Discussion Thread: DIP 1036--Formatted String Tuple Literals--Community Review Round 1
Adam D. Ruppe
destructionator at gmail.com
Wed Sep 9 23:47:35 UTC 2020
On Wednesday, 9 September 2020 at 23:04:37 UTC, James Blachly
> Are there contemporary examples of other languages whose string
> interpolation is as complex as this proposals? I am really only
> automatic memory management and the *string is a string is a
difference that in D, we reuse existing normal function call
syntax just for this feature.
See the "Tagged templates" section here:
Notice that they call it a "template literal" rather than an
interpolated string since it is so much more than a string.
If you write
foo([ "", ", ", ", ", "" ], 5, 23);
I realize that's hard to read with all the quotes and commas...
but it is essentially a dynamically-typed equivalent to what this
DIP is talking about.
The first argument to foo is a string spec. In D, we represent it
array of strings. But it is fundamentally the same idea: it gives
the string pieces from around the placeholders and an entry
representing the inserted item.
Then, the interpolated items are passed as separate arguments
after the spec - just like we propose for D. The example on MDN
for this uses JS' `...values` syntax to put it into an array, in
D, we'd call that same thing `(Values...)(Values values)`, but
again it is the same thing, just JS uses their dynamic typing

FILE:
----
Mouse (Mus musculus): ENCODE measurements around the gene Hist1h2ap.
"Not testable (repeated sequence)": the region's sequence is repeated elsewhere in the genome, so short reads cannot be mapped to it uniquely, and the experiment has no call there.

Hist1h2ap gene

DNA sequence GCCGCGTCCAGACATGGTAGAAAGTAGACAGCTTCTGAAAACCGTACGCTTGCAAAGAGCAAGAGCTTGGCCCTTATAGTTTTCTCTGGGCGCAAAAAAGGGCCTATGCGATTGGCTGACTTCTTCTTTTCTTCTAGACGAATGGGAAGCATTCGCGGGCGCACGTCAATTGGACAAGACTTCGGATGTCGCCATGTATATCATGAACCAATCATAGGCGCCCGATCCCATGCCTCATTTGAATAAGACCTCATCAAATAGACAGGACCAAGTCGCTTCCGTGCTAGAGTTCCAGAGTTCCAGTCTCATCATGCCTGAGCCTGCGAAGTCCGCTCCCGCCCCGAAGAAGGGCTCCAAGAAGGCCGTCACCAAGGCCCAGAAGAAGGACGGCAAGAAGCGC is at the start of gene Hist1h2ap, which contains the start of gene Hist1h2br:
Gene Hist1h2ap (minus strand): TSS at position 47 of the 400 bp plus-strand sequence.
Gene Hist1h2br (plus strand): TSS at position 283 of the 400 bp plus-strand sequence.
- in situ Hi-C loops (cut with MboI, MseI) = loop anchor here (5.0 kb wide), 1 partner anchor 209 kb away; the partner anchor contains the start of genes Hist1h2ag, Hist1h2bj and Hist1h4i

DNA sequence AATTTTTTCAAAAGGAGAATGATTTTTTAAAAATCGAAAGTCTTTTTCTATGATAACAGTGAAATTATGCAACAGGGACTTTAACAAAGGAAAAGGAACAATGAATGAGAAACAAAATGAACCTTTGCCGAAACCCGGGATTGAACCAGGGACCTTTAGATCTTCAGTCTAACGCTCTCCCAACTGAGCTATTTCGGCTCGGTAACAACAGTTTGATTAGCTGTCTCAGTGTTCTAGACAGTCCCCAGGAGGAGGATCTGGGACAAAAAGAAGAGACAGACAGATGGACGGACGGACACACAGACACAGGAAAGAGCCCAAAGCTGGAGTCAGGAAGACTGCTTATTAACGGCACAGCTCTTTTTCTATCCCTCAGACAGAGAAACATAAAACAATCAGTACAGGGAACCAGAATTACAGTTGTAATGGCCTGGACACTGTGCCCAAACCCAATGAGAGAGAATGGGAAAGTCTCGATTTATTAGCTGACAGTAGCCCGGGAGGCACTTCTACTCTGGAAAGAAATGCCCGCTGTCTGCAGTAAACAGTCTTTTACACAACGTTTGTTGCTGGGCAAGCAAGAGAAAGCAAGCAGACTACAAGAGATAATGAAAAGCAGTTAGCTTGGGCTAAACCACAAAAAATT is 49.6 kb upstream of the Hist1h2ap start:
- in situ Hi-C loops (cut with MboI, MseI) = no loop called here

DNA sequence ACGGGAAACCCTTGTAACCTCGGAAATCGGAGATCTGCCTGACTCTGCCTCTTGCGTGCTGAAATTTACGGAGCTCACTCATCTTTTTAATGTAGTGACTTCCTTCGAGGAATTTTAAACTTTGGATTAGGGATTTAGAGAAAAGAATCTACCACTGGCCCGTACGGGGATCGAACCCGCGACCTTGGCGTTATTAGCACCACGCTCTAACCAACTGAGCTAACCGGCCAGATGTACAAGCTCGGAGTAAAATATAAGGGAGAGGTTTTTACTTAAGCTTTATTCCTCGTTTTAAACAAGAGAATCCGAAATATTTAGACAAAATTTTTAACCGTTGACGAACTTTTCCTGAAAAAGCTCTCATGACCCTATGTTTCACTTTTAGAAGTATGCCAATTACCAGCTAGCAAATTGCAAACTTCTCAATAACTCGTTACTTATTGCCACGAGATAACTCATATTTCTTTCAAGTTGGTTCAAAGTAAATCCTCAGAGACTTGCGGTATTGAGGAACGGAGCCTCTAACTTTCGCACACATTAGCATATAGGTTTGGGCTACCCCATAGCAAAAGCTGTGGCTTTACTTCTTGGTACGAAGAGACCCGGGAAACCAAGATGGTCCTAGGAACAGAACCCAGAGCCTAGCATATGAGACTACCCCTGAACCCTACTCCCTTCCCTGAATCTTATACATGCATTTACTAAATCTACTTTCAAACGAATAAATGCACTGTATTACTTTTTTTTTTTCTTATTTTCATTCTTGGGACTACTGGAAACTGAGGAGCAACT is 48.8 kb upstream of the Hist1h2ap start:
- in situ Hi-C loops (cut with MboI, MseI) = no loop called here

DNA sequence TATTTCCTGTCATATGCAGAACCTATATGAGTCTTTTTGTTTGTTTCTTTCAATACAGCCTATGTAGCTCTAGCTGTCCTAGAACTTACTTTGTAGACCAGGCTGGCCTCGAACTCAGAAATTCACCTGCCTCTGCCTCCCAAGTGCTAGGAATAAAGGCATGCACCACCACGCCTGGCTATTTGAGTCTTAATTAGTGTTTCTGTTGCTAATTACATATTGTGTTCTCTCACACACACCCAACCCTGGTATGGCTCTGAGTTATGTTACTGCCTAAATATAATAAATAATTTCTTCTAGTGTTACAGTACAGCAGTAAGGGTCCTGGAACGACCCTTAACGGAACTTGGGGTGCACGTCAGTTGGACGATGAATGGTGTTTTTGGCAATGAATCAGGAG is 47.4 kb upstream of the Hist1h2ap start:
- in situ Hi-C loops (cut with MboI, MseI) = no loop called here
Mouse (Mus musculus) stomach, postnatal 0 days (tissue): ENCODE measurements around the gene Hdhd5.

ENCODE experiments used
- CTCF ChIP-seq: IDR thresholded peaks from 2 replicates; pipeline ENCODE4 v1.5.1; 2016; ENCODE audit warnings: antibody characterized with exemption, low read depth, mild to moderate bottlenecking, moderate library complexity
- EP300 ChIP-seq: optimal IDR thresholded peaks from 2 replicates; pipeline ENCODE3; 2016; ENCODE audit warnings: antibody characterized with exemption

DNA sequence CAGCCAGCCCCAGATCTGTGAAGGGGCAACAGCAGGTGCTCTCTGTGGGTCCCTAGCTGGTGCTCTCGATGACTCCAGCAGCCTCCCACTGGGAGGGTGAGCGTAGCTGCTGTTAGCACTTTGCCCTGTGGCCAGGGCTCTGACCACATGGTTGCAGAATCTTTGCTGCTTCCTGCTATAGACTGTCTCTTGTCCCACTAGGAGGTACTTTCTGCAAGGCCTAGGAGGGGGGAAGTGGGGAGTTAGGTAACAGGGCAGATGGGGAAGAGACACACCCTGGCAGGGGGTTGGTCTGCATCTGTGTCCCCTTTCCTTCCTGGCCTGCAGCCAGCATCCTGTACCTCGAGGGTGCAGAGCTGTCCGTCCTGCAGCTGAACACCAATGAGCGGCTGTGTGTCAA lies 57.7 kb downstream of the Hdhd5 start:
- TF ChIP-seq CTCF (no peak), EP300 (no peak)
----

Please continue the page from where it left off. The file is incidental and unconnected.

whereas D uses a template.
default function. Above, I wrote foo`...`. Leave the foo part off
and it uses the default function instead - which is identical to
our proposed idup. JS can do this because they introduced a new
function call syntax to the language. And they can do that
because JS only has one kind of function call to begin with:
obj.foo(x) (where obj is optional and will default to null).
D, by contrast, has several kinds of function calls: traditional
foo(x), UFCS x.foo, and template foo!(x). Instead of inventing
three new kinds of magic function call syntax, we just reuse what
we already have. But, of course, that does have one small
downside: there's no way to insert a default function like
to just one case and forgetting about the others.
Instead we simply ask you to explicitly call the function you
want in all cases. I doubt most users will even find this
particular controversial after they try it in reality.
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